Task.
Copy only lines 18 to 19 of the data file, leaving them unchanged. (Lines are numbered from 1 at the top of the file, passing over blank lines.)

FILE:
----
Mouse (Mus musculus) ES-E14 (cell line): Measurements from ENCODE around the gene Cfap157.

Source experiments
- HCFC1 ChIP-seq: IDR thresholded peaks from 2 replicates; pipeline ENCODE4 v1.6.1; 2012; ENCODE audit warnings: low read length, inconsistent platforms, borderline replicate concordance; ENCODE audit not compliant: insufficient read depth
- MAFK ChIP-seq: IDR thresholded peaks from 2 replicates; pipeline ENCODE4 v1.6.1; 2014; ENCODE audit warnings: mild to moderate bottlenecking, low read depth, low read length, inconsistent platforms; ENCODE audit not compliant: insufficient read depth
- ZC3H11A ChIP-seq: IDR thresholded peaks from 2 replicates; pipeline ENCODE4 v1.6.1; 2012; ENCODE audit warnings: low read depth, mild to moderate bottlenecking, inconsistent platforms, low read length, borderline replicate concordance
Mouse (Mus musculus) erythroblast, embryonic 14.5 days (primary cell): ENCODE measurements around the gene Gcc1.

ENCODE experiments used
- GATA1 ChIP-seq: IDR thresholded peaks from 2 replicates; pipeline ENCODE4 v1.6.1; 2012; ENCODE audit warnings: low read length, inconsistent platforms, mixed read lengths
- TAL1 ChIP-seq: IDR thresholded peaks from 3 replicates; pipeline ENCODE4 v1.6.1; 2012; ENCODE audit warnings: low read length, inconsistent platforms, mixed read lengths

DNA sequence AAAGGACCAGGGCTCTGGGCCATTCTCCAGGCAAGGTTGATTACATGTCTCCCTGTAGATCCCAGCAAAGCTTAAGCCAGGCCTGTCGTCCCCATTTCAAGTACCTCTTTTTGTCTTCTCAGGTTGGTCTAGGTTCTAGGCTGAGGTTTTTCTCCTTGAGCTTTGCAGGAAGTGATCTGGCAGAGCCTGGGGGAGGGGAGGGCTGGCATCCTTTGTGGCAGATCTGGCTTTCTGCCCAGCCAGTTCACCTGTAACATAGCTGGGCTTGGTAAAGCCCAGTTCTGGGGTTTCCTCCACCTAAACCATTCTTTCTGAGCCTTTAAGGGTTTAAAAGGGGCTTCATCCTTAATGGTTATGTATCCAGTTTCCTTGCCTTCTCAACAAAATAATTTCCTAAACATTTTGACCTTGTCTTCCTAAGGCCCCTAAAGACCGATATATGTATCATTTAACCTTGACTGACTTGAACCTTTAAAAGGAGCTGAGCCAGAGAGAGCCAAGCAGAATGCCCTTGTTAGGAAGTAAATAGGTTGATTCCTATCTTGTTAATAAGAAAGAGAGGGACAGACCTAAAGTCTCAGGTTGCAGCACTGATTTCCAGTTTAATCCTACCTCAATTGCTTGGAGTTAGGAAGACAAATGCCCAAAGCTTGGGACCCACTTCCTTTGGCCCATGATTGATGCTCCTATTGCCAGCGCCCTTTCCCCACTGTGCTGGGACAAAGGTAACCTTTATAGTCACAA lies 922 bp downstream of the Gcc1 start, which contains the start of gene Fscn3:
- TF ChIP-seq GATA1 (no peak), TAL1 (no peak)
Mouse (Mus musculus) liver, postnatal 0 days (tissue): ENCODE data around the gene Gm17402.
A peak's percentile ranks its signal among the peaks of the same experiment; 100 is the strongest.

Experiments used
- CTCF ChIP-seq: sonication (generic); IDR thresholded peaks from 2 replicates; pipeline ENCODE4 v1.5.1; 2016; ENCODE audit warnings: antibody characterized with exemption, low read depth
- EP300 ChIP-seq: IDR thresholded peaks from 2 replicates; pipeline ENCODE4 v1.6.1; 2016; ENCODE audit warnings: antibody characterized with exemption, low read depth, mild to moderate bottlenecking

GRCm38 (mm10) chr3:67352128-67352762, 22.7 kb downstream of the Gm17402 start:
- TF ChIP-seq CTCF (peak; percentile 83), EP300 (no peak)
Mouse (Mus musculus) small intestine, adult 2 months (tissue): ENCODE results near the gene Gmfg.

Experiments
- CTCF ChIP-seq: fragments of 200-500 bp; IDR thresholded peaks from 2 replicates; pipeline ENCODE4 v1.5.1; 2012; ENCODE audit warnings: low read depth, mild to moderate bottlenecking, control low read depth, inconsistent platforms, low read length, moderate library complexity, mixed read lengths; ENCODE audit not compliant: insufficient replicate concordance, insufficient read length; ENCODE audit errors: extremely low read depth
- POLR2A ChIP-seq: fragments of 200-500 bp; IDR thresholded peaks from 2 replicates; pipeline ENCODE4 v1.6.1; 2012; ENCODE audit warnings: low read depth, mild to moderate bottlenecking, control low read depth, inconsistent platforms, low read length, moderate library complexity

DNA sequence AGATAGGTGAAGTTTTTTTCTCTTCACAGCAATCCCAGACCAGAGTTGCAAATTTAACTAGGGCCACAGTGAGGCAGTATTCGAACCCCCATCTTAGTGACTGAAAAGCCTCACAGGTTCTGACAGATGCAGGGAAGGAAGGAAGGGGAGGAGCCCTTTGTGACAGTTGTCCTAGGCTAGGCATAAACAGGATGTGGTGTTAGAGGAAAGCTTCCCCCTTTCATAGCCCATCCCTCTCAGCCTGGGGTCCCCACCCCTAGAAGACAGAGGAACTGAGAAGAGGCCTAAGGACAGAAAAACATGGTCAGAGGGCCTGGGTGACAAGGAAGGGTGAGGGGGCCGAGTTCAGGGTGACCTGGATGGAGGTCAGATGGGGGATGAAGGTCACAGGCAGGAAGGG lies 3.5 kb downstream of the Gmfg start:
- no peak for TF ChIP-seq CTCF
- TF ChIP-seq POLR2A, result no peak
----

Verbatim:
- TF ChIP-seq CTCF (peak; percentile 83), EP300 (no peak)
Mouse (Mus musculus) small intestine, adult 2 months (tissue): ENCODE results near the gene Gmfg.